A holiday is a day set aside by custom or by law on which normal activities, especially business or work including school, are suspended or reduced. Generally, holidays are intended to allow individuals to celebrate or commemorate an event or tradition of cultural or religious significance. Holidays may be designated by governments, religious institutions, or other groups or organizations. The degree to which normal activities are reduced by a holiday may depend on local laws, customs, the type of job held or personal choices.
June is the sixth month of the year in the Julian and Gregorian calendars, the second of four months to have a length of 30 days, and the third of five months to have a length of less than 31 days. June contains the summer solstice in the Northern Hemisphere, the day with the most daylight hours, and the winter solstice in the Southern Hemisphere, the day with the fewest daylight hours. June in the Northern Hemisphere is the seasonal equivalent to December in the Southern Hemisphere and vice versa. In the Northern Hemisphere, the beginning of the traditional astronomical summer is 21 June. In the Southern Hemisphere, meteorological winter begins on 1 June.
July is the seventh month of the year in the Julian and Gregorian Calendars and the fourth of seven months to have a length of 31 days. It was named by the Roman Senate in honour of Roman general Julius Caesar, it being the month of his birth. Prior to that, it was called Quintilis, being the fifth month of the 10-month calendar.
November is the eleventh and penultimate month of the year in the Julian and Gregorian Calendars, the fourth and last of four months to have a length of 30 days, and the fifth and last of five months to have a length of less than 31 days. November was the ninth month of the ancient Roman calendar. November retained its name when January and February were added to the Roman calendar. November is a month of late spring in the Southern Hemisphere and late autumn in the Northern Hemisphere. Therefore, November in the Southern Hemisphere is the seasonal equivalent of May in the Northern Hemisphere and vice versa. In Ancient Rome, Ludi Plebeii was held from November 4–17, Epulum Jovis was held on November 13, and Brumalia celebrations began on November 24. These dates do not correspond to the modern Gregorian calendar.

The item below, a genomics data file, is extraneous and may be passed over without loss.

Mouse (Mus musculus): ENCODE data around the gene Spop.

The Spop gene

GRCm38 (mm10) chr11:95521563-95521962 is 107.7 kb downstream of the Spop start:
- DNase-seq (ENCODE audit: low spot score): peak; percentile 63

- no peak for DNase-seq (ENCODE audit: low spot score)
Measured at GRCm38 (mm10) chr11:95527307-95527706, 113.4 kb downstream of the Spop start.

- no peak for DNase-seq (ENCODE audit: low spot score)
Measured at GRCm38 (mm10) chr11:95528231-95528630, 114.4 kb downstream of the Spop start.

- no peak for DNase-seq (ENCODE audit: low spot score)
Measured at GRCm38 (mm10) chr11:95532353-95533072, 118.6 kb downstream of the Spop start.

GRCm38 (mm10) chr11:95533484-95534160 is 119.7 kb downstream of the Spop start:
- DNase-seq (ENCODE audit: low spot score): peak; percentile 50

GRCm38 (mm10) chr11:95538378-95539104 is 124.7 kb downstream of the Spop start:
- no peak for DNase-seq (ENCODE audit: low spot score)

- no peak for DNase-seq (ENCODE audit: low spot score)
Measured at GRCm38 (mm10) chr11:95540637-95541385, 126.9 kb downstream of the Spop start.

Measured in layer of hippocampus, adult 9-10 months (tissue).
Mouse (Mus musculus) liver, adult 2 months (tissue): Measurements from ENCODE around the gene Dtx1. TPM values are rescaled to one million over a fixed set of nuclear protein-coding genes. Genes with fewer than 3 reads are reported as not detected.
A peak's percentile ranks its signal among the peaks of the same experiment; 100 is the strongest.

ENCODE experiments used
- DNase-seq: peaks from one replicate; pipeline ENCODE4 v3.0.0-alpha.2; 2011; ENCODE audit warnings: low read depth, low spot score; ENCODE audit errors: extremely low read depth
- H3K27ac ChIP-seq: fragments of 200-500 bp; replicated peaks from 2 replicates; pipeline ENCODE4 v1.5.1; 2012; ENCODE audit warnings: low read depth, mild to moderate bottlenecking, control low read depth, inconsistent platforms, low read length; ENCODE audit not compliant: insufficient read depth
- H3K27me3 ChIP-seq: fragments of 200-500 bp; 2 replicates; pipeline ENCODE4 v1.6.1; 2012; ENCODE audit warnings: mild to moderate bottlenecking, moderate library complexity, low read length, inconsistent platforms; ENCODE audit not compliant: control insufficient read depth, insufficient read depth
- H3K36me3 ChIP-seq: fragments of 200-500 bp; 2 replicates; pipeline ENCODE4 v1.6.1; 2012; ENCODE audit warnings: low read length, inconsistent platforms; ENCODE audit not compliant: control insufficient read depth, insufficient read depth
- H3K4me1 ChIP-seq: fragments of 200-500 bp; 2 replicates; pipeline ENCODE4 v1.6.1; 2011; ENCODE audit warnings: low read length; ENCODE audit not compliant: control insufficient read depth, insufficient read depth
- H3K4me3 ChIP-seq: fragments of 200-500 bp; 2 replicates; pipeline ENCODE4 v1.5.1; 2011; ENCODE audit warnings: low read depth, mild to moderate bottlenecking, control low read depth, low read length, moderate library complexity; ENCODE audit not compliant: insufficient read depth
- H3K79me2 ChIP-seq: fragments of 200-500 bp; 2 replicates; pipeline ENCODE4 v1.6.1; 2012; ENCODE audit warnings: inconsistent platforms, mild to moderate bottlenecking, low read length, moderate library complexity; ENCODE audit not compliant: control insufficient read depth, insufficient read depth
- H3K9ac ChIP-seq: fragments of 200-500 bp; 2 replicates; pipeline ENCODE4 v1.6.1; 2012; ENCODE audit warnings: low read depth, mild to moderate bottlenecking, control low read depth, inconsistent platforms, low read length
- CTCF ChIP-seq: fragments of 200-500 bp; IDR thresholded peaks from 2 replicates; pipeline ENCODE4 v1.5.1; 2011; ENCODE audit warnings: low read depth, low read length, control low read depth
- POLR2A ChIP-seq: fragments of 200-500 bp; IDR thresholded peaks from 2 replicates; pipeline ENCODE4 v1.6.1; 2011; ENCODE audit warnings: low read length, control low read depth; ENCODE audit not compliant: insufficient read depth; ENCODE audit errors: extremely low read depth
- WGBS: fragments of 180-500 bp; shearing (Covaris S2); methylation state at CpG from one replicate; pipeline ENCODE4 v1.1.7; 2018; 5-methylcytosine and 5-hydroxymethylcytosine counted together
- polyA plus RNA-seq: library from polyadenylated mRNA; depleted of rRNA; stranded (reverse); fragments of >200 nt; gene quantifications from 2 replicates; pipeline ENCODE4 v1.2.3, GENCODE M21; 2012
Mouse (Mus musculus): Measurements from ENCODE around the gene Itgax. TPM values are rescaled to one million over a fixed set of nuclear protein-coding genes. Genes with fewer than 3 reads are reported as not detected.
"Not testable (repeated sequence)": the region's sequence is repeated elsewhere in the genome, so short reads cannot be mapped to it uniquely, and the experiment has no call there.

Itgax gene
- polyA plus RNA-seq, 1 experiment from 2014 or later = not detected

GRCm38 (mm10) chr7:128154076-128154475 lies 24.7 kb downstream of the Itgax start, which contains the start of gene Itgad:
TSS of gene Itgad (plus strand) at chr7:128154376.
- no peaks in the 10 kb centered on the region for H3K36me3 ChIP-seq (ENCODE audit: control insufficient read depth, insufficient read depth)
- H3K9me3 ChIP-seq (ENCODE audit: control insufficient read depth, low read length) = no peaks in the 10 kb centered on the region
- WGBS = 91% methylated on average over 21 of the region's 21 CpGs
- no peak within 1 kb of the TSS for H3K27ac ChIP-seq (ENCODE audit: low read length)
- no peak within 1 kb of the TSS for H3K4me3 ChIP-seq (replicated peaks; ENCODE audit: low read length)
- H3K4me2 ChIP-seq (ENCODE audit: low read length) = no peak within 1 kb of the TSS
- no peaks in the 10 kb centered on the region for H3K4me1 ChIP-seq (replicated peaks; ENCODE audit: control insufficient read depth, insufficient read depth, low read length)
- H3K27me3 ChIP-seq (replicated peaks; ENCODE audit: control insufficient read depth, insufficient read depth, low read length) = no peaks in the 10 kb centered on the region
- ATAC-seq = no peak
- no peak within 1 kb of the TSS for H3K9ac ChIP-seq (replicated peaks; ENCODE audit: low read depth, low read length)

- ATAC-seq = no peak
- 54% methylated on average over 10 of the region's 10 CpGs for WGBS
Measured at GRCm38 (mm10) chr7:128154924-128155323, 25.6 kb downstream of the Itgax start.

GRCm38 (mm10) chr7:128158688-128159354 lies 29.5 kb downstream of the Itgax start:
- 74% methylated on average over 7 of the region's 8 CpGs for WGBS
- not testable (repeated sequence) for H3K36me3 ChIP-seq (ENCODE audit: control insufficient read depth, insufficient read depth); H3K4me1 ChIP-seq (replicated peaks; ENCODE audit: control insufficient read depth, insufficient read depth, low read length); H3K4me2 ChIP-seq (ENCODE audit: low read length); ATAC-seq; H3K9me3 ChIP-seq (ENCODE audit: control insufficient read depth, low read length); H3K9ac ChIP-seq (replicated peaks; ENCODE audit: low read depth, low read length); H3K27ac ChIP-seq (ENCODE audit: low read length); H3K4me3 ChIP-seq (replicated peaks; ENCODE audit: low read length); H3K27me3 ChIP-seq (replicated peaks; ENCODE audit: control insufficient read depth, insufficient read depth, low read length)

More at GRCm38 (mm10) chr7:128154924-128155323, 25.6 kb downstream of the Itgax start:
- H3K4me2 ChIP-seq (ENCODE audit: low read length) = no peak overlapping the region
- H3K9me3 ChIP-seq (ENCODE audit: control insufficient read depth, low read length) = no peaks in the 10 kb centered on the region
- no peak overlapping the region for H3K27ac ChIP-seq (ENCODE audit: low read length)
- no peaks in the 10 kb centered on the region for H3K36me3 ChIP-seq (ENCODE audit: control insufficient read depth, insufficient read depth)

October is the tenth month of the year in the Julian and Gregorian Calendars and the sixth of seven months to have a length of 31 days. The eighth month in the old Roman calendar, October retained its name after January and February were inserted into the calendar that had originally been created by the Romans. In Ancient Rome, one of three Mundus patet would take place on October 5, Meditrinalia October 11, Augustalia on October 12, October Horse on October 15, and Armilustrium on October 19. These dates do not correspond to the modern Gregorian calendar. Among the Anglo-Saxons, it was known as Ƿinterfylleþ, because at this full moon (fylleþ) winter was supposed to begin.
September is the ninth month of the year in the Julian and Gregorian calendars, the third of four months to have a length of 30 days, and the fourth of five months to have a length of less than 31 days. In the Northern Hemisphere September is the seasonal equivalent of March in the Southern Hemisphere.
The liturgical year, also known as the church year or Christian year, as well as the kalendar, consists of the cycle of liturgical seasons in Christian churches that determines when feast days, including celebrations of saints, are to be observed, and which portions of Scripture are to be read either in an annual cycle or in a cycle of several years.
The Feast of the Ascension of Jesus Christ, also called Ascension Day, Ascension Thursday, or sometimes Holy Thursday, commemorates the Christian belief of the bodily Ascension of Jesus into heaven. It is one of the ecumenical feasts of Christian churches, ranking with the feasts of the Passion, of Easter, and Pentecost. Ascension Day is traditionally celebrated on a Thursday, the fortieth day of Easter, although some Christian denominations have moved the observance to the following Sunday.
The Feast of the Annunciation, contemporarily the Solemnity of the Annunciation, also known as Lady Day, the Feast of the Incarnation, Conceptio Christi, commemorates the visit of the archangel Gabriel to the Virgin Mary, during which he informed her that she would be the mother of Jesus Christ, the Son of God. It is celebrated on 25 March each year. In the Roman Catholic Church, when 25 March falls during the Paschal Triduum, it is transferred forward to the first suitable day during Eastertide. In Eastern Orthodoxy and Eastern Catholicism, it is never transferred, even if it falls on Pascha (Easter). The concurrence of these two feasts is called Kyriopascha.
Lists of holidays by various categorization.